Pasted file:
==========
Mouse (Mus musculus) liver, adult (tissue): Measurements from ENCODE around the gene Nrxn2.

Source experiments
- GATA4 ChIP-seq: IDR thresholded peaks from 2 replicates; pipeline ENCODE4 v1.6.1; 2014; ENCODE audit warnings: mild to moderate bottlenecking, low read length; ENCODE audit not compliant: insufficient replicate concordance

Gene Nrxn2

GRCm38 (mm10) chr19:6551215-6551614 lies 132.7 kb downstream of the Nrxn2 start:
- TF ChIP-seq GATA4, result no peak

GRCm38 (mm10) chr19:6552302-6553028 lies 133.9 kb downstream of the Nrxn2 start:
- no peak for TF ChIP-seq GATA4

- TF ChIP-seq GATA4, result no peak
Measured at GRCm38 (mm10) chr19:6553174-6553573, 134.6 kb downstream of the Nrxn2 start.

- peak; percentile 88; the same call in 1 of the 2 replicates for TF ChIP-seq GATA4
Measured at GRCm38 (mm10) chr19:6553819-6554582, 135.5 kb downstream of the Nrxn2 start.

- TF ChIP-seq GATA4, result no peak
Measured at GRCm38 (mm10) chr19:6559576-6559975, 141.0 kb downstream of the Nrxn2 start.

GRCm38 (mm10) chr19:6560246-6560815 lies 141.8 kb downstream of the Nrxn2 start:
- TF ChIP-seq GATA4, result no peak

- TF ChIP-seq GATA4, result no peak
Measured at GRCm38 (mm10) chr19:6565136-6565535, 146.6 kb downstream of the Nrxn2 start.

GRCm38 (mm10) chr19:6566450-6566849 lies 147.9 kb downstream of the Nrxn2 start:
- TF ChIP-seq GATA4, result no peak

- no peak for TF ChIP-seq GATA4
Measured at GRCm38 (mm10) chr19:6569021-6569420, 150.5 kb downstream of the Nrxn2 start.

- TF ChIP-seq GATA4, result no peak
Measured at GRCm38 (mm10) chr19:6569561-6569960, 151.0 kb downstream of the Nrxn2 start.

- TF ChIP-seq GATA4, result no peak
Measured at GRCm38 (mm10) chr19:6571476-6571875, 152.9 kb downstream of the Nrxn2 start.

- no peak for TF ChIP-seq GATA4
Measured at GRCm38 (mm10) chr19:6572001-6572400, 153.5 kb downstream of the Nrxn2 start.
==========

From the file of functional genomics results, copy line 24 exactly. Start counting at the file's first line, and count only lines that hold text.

Measured at GRCm38 (mm10) chr19:6569561-6569960, 151.0 kb downstream of the Nrxn2 start.